This book was composed much later than we originally expected. There are many reasons for the delay, not least the increasingly competing pressures of academic life. But as a result we have found ourselves writing what is essentially an historical account of a previous generation's experience of later life. However, most studies of human development, and certainly longitudinal studies such as this, eventually become works of history. Particularly in a fast-changing society, each generation's experience of the life course is clearly different from the previous one, and what constitutes an age cohort of similar social experiences increasingly narrows. Even a five-year age difference can have substantial implications in terms of a person's social attitudes and expectations.
Nevertheless, there is still much to learn from the experience of those who have lived before because fundamental human needs do not change that quickly. This applies especially to the existential challenges and dilemmas posed by ageing, how, for example, to respond to the loss of one's life partner, the onset of physical and mental frailty, and the steady approach of one's own death. Considering how previous generations faced the kind of issues that we will all one day probably encounter is of perennial interest.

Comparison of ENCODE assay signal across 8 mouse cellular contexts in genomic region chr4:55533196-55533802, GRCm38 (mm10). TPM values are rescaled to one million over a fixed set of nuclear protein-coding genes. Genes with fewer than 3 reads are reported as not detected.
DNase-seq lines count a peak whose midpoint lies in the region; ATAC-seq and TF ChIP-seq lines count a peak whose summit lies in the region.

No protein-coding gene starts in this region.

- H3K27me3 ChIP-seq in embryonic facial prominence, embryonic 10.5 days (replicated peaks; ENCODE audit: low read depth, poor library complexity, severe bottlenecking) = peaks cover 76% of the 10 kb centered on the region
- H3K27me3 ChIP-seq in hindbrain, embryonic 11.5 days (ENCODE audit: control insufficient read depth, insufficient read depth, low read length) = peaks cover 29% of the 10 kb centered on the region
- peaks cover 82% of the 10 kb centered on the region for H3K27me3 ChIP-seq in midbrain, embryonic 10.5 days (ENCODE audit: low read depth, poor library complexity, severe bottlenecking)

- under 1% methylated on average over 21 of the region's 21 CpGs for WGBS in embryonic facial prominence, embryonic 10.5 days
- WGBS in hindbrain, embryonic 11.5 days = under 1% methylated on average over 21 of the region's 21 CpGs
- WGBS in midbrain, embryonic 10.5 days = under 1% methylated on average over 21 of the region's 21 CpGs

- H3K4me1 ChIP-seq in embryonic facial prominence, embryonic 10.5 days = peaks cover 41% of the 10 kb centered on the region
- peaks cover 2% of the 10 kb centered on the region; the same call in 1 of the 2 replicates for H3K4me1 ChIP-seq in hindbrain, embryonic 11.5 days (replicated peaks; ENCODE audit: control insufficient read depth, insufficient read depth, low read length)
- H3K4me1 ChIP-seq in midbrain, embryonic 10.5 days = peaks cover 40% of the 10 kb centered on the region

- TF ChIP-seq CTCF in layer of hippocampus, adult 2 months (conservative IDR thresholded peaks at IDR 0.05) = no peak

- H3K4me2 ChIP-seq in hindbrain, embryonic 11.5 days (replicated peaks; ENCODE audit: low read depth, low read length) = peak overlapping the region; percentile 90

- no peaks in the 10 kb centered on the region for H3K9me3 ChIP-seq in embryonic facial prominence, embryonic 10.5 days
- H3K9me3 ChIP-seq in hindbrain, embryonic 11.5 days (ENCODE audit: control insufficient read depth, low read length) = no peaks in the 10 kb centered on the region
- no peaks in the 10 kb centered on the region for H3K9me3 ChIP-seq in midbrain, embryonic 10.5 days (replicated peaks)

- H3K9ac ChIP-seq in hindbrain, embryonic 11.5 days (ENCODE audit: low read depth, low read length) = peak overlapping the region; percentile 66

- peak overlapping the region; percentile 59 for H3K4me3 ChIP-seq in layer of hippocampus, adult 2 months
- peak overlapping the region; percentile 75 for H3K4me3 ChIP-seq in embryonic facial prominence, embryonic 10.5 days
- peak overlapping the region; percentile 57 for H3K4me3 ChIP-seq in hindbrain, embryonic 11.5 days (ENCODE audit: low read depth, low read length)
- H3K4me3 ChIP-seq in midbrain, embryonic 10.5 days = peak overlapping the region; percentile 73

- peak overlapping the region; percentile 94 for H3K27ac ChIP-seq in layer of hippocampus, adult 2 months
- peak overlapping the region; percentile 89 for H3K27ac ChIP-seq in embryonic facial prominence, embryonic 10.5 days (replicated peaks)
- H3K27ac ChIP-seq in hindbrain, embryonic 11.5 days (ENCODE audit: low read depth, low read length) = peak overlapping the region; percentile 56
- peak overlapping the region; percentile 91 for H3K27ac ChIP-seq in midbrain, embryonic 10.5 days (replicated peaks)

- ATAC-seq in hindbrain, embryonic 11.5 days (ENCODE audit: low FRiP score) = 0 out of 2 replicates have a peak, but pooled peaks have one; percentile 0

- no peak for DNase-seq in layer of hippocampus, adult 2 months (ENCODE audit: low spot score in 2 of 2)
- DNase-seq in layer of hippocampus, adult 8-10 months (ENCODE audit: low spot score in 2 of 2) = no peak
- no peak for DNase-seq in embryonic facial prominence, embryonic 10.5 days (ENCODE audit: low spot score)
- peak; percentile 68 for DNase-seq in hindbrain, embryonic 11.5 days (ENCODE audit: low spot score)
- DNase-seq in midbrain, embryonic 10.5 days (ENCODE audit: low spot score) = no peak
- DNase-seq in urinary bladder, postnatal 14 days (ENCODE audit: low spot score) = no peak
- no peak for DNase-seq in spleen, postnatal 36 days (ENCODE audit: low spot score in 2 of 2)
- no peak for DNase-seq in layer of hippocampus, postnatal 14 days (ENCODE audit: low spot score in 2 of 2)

There are many people to thank for the possibility of producing what we consider to be a rather unique study of ageing based as it is on detailed case studies of forty people interviewed regularly over the last twenty and more years of their lives. First, there are those who devised the original Southampton Ageing Project, especially Michael Hall, holder of the founding chair in Geriatric Medicine at the University of Southampton, and Don Marcer in the Psychology Department; we also thank Schwarzhaupt of Cologne, the generous first sponsor of the initial data collection and analysis over the years 1977–80. Many contributed to this first exercise in conducting a longitudinal study of ageing in Southampton including Roger Briggs, Peter Coleman, Fiona Everett, Ros Gray, John Harris, Terry McEvoy, Bill MacLennan, Joan Punnett, Maureen Robinson, Mary Scarborough and John Timothy.